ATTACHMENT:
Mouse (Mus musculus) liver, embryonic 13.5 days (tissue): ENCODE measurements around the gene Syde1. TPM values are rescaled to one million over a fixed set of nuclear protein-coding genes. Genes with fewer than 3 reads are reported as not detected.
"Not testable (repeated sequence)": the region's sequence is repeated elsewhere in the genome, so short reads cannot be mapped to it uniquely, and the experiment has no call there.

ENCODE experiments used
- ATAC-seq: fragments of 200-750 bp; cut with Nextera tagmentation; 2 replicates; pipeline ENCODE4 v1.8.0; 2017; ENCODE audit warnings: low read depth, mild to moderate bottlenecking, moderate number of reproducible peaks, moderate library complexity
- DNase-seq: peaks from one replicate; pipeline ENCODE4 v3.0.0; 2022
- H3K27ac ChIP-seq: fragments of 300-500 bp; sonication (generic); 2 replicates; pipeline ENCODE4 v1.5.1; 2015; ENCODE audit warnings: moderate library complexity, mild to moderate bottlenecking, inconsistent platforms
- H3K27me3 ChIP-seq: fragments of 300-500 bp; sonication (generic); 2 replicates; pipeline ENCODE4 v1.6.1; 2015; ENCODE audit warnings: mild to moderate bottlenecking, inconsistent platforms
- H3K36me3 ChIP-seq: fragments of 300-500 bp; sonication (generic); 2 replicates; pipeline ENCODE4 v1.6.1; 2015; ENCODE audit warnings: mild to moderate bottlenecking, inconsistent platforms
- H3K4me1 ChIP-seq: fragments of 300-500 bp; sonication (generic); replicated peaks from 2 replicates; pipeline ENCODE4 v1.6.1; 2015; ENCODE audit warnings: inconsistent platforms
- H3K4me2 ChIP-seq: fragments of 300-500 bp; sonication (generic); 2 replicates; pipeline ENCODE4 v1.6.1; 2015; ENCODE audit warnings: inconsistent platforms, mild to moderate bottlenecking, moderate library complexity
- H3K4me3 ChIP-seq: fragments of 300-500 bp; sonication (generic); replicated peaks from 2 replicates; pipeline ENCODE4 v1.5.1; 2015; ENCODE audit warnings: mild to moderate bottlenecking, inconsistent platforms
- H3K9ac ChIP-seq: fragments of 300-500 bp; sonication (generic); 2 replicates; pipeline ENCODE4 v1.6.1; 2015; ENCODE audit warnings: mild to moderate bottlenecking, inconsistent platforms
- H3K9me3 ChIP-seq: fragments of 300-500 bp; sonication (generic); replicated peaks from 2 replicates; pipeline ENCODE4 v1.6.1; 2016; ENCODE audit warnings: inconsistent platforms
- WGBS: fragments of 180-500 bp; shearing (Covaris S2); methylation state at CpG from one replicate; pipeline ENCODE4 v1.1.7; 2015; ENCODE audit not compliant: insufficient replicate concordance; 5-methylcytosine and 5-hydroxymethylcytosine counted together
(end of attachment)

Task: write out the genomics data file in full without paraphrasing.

Mouse (Mus musculus) liver, embryonic 13.5 days (tissue): ENCODE measurements around the gene Syde1. TPM values are rescaled to one million over a fixed set of nuclear protein-coding genes. Genes with fewer than 3 reads are reported as not detected.
"Not testable (repeated sequence)": the region's sequence is repeated elsewhere in the genome, so short reads cannot be mapped to it uniquely, and the experiment has no call there.

ENCODE experiments used
- ATAC-seq: fragments of 200-750 bp; cut with Nextera tagmentation; 2 replicates; pipeline ENCODE4 v1.8.0; 2017; ENCODE audit warnings: low read depth, mild to moderate bottlenecking, moderate number of reproducible peaks, moderate library complexity
- DNase-seq: peaks from one replicate; pipeline ENCODE4 v3.0.0; 2022
- H3K27ac ChIP-seq: fragments of 300-500 bp; sonication (generic); 2 replicates; pipeline ENCODE4 v1.5.1; 2015; ENCODE audit warnings: moderate library complexity, mild to moderate bottlenecking, inconsistent platforms
- H3K27me3 ChIP-seq: fragments of 300-500 bp; sonication (generic); 2 replicates; pipeline ENCODE4 v1.6.1; 2015; ENCODE audit warnings: mild to moderate bottlenecking, inconsistent platforms
- H3K36me3 ChIP-seq: fragments of 300-500 bp; sonication (generic); 2 replicates; pipeline ENCODE4 v1.6.1; 2015; ENCODE audit warnings: mild to moderate bottlenecking, inconsistent platforms
- H3K4me1 ChIP-seq: fragments of 300-500 bp; sonication (generic); replicated peaks from 2 replicates; pipeline ENCODE4 v1.6.1; 2015; ENCODE audit warnings: inconsistent platforms
- H3K4me2 ChIP-seq: fragments of 300-500 bp; sonication (generic); 2 replicates; pipeline ENCODE4 v1.6.1; 2015; ENCODE audit warnings: inconsistent platforms, mild to moderate bottlenecking, moderate library complexity
- H3K4me3 ChIP-seq: fragments of 300-500 bp; sonication (generic); replicated peaks from 2 replicates; pipeline ENCODE4 v1.5.1; 2015; ENCODE audit warnings: mild to moderate bottlenecking, inconsistent platforms
- H3K9ac ChIP-seq: fragments of 300-500 bp; sonication (generic); 2 replicates; pipeline ENCODE4 v1.6.1; 2015; ENCODE audit warnings: mild to moderate bottlenecking, inconsistent platforms
- H3K9me3 ChIP-seq: fragments of 300-500 bp; sonication (generic); replicated peaks from 2 replicates; pipeline ENCODE4 v1.6.1; 2016; ENCODE audit warnings: inconsistent platforms
- WGBS: fragments of 180-500 bp; shearing (Covaris S2); methylation state at CpG from one replicate; pipeline ENCODE4 v1.1.7; 2015; ENCODE audit not compliant: insufficient replicate concordance; 5-methylcytosine and 5-hydroxymethylcytosine counted together